My target market is those who are curious, want to learn more, and are intrigued by unique sensory experiences. This audience includes the academics and the “beer geeks”, but as we’ve learned at Avery, it really involves everyone. Food and drink are personal! We all want an experience when we take our first bite or drink of any food or beverage. Therefore, I want these beers to appeal to everyone. Sure I want people to drink several pints of these beers on various visits to the brewery, but what I want more is for everyone to try/experience these ancient beers at least once in order to learn something about ancient peoples. Alcohol is one of those things that ties all people together, regardless of culture or race. Even those who choose not to drink are (or have been) affected by alcohol in such a way that it causes them to make a life decision. Beer is the prime catalyst for socializing. It’s built to bring people together, where other alcoholic beverages are better suited for solitary sipping.
Your Great Big Story video on YouTube has a 98% thumbs up rating — would you say this mirrors the response from first time ancient beer samplers?
Absolutely. I was honestly not prepared for the public response to this project. It was very overwhelming, but in a really good way. As I said before, it has become who I am. I’m that guy who recreates ancient beers! Pretty darn cool, but it has also made me realize that I’m obligated to advance the field in this area. The study of beer history has been overlooked for a long time. However, the public is demanding more of it, and it has gone into hyperdrive with the rising craft beer movement. There is a lot of work to be done. Sure, we had people like Michael Jackson (who wrote prolifically on beer and alcohol from the 1970s-2007), but they were far and few between. I don’t have all of the answers, but I hope I ask enough questions in areas where I cannot be definitive so that future brewers, historians, Classicists, archaeologists, scientists, etc. will find those answers. Mentors and authors in the field of beer history like Stan Hieronymus, Randy Mosher, Frank Clark, John Mallett, Mitch Steele, and Max Nelson have embraced this as their duty, and they have inspired me to do the same.
Have you started to see this become a trend elsewhere since you got started? Have brewers and/or distributors come to you for inspiration, help or for business?
I don’t know if I’d say it’s fully a trend yet, but it has gained significant traction in the last year. Yes, several breweries have come to me. Several local breweries have dabbled in the idea of making viking beers or chicha like we made at Avery. These include Upslope Brewing Co in Boulder, CO and Wibby Brewing in Longmont. At the same time, I’ve been approached by Carakale Brewery in Jordan and Jopen Brewing in the Netherlands for possible collaborations. More and more of the collaboration has been with local museums (like Denver Museum of Nature and Science) or performing arts centers (like the Colorado Ballet). I’m not that surprised that people who are interested in science, history, culture, and the arts are intrigued by the academics of the Ales of Antiquity Series. I’ve been approached by the Global Explorer team from Nat Geo, the American Research Center in Egypt, and the Archaeological Institute of America to keep the project moving. Beer tends to make even the most academic of fields approachable and “palatable”.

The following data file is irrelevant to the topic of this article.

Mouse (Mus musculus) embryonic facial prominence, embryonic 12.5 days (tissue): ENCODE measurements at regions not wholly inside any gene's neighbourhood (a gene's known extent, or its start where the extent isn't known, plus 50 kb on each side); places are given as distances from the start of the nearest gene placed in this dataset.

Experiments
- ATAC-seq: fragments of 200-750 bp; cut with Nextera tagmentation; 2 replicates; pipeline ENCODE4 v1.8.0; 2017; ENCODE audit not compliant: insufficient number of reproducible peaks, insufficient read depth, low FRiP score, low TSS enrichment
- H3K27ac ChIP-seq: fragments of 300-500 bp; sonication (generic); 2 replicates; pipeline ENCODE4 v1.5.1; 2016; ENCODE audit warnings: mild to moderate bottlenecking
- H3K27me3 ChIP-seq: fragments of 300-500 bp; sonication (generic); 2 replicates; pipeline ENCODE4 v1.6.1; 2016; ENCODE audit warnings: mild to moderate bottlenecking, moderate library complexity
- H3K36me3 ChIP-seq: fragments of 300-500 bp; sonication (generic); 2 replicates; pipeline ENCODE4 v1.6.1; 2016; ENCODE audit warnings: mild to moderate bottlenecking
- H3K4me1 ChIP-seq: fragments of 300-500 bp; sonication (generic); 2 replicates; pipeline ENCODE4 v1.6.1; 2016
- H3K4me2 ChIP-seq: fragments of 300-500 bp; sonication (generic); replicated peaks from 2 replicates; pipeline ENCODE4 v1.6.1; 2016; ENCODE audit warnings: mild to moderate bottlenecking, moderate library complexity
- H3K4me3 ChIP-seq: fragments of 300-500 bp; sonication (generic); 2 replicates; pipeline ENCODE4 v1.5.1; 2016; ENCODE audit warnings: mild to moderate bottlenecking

Does the history of beer find its way into your lesson plans at CU-Boulder?
Yes. I do lectures on beer production in the following courses:
- Greek Art & Archaeology
- Egyptian Art & Archaeology
- Pompeii and the Cities of Vesuvius
- Ancient Sports and Games (concession stands existed then too!)
Lastly, any sneak peeks at classic recipes you’re currently studying and what ancient beer drinkers should get excited about in 2018?
Well, I’m still formulating all of my ideas for this year, but I can tell you that the brewery has asked me to release eight new Ales of Antiquity this year. Some of them may end up bottled for national distribution as well. Our first release for 2018 was Nursia (an ancient monastic cervisa c. 825 CE). Next up will be a beer to coincide with the Dead Sea Scrolls (which is coming to the Denver Museum of Nature and Science in March). I am also working on ideas involving a colonial porter inspired by our Founding Fathers, an ancient Hawaiian beer, ancient Iberian beer, Cambodian inspired ale, and a few others that I’m kicking around.
Also, for those who love beer history, we are having the second ever Ales Through The Ages conference in Colonial Williamsburg in October 2018. This conference was held for the first time in 2016, and it was a huge success. We’re hoping to make it happen every two years moving forward. Most known beer historians from the U.S., Canada, and Europe attend and give a presentation on their research. To demonstrate how small this field is, there were only about 15 of us in 2016! Being an academic, I’ve been to dozens upon dozens of conferences, but this is by far the best one I’ve ever attended. It’s run extremely well, and you don’t have to pick and choose what lectures you want to go to because there is only one speaker on one stage at any given time. Brilliant!